Others blame large numbers of people in prison for marijuana possession. Yet the numbers show only 300 (out of close to 30,000 inmates) are in prison for marijuana possession and the vast majority of those have lengthy criminal histories.
In comparison 27% of all inmates are in for either murder or robbery 1st degree.
Now, let's correct some factually incorrect information.  Alabama prisons are a maximum capacity but according to these figures most are incarcerated for non violent offenses.
After years of representing victims of racial profiling and police brutality, and investigating patterns of drug law enforcement, and trying to help people who were released from prison face one barrier, one legal roadblock after another to get a job, getting access to housing, getting even food stamps–you know, I had an awakening that our criminal justice system now functions more like a system of racial and social control, than a system of crime prevention or control,” Alexander said on Politics Nation Monday.
“Our nation’s prison population has more than quintupled,” she said. “And this is due largely to the war on drugs and the ‘get tough’ movement. The drug war has been waged almost exclusively in poor communities of color even though studies have consistently shown now for decades that contrary to popular belief, people of color are no more likely to use or sell illegal drugs than whites, but by waging this drug war almost exclusively in poor communities of color, we’ve now created a vast new racial under-caste.”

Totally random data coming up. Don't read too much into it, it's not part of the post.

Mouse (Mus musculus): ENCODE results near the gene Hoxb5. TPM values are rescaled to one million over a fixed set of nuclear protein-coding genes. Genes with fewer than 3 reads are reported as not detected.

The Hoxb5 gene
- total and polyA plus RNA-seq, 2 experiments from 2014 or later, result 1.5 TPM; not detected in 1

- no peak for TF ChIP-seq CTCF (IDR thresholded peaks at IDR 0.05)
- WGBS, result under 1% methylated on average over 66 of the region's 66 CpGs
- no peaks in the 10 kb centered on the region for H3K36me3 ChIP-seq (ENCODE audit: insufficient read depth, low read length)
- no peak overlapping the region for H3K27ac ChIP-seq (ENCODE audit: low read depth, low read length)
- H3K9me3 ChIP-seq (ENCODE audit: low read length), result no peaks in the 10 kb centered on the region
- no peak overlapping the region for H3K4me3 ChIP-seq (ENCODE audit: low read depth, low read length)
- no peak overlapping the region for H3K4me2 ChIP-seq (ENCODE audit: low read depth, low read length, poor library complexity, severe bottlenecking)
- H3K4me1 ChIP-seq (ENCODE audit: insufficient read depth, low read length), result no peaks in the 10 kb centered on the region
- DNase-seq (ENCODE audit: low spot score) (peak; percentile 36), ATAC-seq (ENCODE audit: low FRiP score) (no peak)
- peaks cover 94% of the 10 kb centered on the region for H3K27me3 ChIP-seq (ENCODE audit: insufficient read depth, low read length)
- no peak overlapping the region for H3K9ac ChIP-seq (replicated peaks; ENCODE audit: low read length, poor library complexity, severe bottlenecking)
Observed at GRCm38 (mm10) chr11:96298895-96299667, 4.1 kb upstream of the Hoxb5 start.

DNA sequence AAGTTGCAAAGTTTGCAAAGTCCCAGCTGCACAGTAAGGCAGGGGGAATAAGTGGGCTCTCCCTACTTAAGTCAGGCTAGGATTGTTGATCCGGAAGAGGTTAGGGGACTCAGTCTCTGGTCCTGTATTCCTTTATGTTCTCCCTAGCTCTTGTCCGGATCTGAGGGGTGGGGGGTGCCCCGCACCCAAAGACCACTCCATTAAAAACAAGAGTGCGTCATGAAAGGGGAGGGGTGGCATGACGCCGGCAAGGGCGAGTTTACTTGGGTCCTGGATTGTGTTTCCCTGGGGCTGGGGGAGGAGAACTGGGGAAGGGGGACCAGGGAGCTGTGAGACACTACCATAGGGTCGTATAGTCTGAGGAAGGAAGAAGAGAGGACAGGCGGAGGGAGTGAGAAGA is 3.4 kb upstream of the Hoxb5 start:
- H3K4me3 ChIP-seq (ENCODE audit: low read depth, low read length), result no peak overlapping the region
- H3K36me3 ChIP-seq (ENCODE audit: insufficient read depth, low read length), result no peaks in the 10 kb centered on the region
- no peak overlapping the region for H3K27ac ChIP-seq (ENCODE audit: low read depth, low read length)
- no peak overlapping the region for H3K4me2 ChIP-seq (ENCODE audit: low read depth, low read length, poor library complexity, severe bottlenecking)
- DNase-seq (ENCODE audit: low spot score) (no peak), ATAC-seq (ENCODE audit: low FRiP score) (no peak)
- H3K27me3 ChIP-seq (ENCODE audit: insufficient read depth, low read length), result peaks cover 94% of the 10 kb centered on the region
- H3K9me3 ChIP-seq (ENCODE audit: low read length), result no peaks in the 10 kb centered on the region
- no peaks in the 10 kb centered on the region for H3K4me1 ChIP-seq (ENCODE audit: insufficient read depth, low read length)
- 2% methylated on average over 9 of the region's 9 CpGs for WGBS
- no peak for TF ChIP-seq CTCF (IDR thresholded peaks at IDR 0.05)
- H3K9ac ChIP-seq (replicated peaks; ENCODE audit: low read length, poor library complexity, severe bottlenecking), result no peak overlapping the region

Since 1971, when President Richard Nixon declared a war on drugs, there has been a 700% increase in the U.S. prison population. Today, African-Americans are also more likely to spend time in prison for drug related offenses than their white counterparts. According to the Sentencing Project, African-Americans make up 12% of the nation’s drug users, but represent 34% of those arrested for drug offenses, and 45% of those in state prison for such offense as of 2005.
And we aren't talking about the number of innocent people in jail
A record-breaking number of people were exonerated in 2015 — freed after serving time in American prisons for crimes they did not commit.
In all, 149 people spent an average of 15 years in prison before being cleared last year, according to a new report (.pdf) out Wednesday from the National Registry of Exoneration's, a project at the University of Michigan Law School.The convictions ranged from lower level offenses, such as 47 drug crimes, to major felonies, including 54 murder convictions that were overturned. Five of the convicts were awaiting execution, and were saved last year when courts ruled they didn’t belong in the prison in the first place.